About a week ago, I was taking a vehicle I transported to a repair shop in Stanley, NC. Inside the waiting room is this old gas pump. For a cool $2000, it can be yours. Cheap at half the price, but this relic of the past spark at least a half dozen priceless memories of long ago.
You know, at my age (all of 59, so it's not that old) you see things like this and things come back to you from your memory bank.
The 38 cents a gallon is obviously a relic of the past; notice there isn't a window for dollar amounts. It is also likely from the days when only leaded gas was sold. (The change to unleaded was probably a good thing, no?)
For those of my generation and older, you'll see this sort of thing and remember a gas station attendant at the "filling station" would fill up your car with gas - regular for the car, premium for the truck (Yes, I know this is still done, by law, in New Jersey)
While the gas was pumped in, that person and/or another would wash the windshield and you'd hear that "streeeeakk" as the rubber wiper scraped across the glass to clear off the soap that was put on prior. And I can remember that soap, and the art work of the attendant swirling on that foam.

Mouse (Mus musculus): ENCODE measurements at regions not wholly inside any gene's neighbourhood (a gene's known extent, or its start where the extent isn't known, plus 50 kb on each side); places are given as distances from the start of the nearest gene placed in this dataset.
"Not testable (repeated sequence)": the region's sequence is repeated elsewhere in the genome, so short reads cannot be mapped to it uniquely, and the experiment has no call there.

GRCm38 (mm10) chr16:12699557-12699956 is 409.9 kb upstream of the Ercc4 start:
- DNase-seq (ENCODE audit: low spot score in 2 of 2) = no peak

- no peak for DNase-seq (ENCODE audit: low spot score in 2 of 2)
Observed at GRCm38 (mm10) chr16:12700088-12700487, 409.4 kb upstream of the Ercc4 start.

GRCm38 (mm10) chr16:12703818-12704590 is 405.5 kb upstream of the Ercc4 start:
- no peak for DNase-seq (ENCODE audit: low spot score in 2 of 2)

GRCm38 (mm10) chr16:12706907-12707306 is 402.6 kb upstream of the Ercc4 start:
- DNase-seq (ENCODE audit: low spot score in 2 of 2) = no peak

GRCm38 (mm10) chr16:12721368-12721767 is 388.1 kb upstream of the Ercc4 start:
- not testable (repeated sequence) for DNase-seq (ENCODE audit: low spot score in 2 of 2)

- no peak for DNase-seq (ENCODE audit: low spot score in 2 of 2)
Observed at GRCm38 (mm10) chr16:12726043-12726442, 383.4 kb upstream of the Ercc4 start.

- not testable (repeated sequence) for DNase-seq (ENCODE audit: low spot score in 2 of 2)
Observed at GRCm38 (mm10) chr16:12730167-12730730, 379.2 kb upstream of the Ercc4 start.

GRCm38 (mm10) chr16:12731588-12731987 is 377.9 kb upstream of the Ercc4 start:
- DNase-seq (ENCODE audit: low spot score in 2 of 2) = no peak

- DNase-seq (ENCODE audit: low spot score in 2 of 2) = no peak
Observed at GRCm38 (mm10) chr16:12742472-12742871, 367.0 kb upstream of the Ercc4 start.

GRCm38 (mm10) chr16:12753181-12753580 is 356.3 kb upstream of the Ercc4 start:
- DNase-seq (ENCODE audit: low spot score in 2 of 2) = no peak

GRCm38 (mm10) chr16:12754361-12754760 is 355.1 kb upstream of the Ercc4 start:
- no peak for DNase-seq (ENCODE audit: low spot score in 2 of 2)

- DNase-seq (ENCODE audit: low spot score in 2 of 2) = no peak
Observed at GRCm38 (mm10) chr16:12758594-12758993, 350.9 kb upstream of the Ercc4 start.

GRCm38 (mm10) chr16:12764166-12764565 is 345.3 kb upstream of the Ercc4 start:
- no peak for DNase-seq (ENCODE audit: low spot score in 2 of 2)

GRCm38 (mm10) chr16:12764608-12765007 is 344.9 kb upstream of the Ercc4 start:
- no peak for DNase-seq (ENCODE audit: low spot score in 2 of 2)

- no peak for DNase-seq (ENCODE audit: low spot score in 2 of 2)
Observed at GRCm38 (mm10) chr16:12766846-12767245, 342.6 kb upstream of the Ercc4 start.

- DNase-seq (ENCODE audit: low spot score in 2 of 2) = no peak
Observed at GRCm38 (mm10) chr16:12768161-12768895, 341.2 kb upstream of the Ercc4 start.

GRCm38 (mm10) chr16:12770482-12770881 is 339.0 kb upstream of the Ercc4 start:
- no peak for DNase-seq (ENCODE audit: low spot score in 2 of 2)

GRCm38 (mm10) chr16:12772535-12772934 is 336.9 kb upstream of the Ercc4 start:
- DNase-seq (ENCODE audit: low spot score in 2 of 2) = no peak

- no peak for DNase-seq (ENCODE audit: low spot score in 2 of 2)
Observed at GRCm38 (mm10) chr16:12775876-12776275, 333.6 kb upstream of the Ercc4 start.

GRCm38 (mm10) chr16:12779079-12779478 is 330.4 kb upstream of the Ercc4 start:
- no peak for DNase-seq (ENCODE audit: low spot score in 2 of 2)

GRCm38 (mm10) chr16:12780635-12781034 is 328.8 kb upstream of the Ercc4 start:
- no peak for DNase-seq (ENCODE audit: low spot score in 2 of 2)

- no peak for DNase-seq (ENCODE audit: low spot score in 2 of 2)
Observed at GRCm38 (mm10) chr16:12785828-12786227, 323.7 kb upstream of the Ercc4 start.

You'd also have someone lift up the hood and check the oil. Some would bring the dipstick around for the driver to check. If oil was needed, an aluminum quart can of oil was brought out and the metal spigot was stabbed into the top of the can at the rim, which made for clear pouring of the oil from the can into the motor. That stabbing sound is one you don't hear anymore, but I can't forget it for some reason. When all was done, there was the slamming of that heavy metal hood that reattached itself to the body.
While all this was going on, perhaps, if your dad was feeling generous on a hot day, he'd give you some change with which you'd take to the refrigerated Coke vending machine located near the garage of the place - most filling stations used to double as car repair shops. You'd put the money into the slot and hear it ping pong inside the collector. Once it stopped, you'd open the door to the one side of the machine and pull out a cold, 8 oz. GLASS bottle of "Co-cola". The clanking of glass bottles as they're being pulled is one I can't forget. Also, you could follow the condensation drops as they ran down the iconic ribbon shapes on the bottle.
The bell dinging. It brings back a simpler time when a 6-year-old boy could think of nothing more of wanting to hear that sound and nothing more mattered.
However, for me, when I see this old gas station pump, I remember, of all things, the intermittent "ding" of the pump, as each gallon siphoned out into the fuel tank. I can't explain why my 6-year-old brain was fixed on this sound, but that is what I remember most from those days of a quick gas station trip. That, and following the numbers on the final round and round and round.
Oh, the simpler times of a child's world that are so lost in the complexities of the year 2022. All of this from a relic of a bygone era.